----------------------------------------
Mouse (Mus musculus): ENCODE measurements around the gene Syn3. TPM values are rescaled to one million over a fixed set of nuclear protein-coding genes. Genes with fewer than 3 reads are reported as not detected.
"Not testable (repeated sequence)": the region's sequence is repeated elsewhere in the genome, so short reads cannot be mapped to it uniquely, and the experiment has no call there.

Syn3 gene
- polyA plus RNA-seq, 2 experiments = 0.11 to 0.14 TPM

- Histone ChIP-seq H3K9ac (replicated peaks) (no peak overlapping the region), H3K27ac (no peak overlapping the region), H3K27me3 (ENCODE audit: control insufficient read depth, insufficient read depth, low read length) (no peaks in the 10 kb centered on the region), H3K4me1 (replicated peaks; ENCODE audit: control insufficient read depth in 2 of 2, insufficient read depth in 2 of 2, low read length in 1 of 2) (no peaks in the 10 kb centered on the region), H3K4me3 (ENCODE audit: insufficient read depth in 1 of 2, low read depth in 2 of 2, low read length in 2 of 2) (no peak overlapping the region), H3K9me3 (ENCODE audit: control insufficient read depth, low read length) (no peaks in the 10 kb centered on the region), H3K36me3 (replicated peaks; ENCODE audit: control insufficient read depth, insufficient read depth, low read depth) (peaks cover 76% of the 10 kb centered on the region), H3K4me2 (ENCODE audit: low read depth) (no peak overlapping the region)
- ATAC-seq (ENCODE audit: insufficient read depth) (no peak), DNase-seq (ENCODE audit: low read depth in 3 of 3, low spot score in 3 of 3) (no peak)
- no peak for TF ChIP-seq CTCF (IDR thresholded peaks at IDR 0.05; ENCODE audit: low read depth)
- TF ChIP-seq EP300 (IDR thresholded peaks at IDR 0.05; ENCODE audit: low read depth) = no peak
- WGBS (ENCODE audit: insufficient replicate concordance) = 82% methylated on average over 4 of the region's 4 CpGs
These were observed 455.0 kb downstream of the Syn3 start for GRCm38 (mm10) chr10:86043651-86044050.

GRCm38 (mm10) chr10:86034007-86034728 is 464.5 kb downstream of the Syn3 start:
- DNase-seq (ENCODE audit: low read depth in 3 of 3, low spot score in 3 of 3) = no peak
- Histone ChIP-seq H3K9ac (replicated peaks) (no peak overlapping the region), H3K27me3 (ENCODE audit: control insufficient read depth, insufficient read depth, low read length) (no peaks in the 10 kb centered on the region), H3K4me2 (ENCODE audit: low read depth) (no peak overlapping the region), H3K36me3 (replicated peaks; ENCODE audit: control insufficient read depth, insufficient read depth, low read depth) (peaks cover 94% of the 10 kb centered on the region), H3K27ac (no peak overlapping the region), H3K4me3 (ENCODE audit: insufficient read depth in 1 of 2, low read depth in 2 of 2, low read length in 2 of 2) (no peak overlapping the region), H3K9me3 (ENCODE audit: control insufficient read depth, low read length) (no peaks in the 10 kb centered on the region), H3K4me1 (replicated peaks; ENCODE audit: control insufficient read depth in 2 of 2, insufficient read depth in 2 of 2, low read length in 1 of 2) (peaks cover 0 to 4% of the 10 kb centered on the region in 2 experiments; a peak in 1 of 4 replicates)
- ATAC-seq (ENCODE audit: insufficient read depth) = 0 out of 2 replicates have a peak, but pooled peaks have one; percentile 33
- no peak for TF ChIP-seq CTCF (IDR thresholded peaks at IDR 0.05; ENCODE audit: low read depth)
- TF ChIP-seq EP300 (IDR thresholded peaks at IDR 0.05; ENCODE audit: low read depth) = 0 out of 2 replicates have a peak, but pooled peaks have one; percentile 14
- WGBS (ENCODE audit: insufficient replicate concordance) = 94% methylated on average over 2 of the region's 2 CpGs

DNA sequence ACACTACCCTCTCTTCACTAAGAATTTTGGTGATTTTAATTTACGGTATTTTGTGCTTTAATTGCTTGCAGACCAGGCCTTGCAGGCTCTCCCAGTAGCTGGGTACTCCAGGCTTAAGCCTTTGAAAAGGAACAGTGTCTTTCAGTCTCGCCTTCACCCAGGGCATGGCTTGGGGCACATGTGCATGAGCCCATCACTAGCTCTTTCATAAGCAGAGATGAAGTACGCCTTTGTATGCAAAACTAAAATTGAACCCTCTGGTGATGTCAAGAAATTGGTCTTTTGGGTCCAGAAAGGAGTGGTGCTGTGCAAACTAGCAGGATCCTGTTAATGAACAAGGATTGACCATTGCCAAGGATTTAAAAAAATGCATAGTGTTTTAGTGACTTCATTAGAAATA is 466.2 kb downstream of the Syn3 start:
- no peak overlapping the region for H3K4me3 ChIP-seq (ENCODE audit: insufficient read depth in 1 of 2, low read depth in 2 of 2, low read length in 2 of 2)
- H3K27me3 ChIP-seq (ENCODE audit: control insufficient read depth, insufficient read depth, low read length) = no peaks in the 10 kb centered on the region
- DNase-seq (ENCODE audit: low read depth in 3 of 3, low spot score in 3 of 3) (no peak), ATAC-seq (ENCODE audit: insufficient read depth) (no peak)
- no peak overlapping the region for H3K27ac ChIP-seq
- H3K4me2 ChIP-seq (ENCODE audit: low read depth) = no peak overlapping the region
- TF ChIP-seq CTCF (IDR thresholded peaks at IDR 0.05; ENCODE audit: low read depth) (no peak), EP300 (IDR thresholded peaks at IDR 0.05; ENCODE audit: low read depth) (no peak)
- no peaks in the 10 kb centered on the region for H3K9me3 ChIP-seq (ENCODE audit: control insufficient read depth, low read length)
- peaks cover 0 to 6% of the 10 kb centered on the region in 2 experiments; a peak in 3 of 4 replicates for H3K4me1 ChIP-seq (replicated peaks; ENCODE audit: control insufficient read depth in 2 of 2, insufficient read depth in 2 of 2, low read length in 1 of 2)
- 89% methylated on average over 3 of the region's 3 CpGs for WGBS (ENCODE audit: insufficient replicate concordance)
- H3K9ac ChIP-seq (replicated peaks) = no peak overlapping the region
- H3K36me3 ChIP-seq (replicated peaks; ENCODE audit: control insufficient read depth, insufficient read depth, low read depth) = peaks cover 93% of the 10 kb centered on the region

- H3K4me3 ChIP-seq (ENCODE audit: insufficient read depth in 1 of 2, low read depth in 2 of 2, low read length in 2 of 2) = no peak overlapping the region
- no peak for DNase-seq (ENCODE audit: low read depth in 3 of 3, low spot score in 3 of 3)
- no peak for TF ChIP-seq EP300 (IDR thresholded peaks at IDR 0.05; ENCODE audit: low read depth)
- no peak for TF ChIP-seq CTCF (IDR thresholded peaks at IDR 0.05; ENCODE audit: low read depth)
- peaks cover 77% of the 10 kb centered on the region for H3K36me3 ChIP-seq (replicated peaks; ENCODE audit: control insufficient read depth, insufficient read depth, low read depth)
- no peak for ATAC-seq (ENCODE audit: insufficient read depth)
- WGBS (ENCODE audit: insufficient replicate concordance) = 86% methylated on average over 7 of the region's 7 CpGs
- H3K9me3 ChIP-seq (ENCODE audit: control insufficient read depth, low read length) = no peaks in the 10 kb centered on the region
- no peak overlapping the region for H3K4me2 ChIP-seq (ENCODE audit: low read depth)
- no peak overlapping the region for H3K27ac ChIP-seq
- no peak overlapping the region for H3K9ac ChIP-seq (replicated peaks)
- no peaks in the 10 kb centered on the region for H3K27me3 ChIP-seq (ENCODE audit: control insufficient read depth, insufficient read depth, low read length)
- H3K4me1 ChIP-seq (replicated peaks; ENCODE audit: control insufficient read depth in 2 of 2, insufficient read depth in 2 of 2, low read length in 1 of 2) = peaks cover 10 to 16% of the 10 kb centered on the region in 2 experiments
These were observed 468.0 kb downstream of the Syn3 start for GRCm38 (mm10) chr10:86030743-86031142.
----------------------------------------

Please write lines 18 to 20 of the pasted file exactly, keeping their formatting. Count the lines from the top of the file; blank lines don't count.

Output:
DNA sequence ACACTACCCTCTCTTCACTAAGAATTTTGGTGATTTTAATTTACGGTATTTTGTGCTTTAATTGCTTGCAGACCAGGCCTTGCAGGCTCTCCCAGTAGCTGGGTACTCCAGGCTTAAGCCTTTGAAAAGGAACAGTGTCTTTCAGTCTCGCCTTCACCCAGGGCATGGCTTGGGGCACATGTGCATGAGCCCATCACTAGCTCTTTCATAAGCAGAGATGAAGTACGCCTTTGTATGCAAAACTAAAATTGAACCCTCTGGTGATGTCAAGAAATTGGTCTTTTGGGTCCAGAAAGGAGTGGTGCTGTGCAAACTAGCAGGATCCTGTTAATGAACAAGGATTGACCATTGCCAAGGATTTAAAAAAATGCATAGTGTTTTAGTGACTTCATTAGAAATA is 466.2 kb downstream of the Syn3 start:
- no peak overlapping the region for H3K4me3 ChIP-seq (ENCODE audit: insufficient read depth in 1 of 2, low read depth in 2 of 2, low read length in 2 of 2)
- H3K27me3 ChIP-seq (ENCODE audit: control insufficient read depth, insufficient read depth, low read length) = no peaks in the 10 kb centered on the region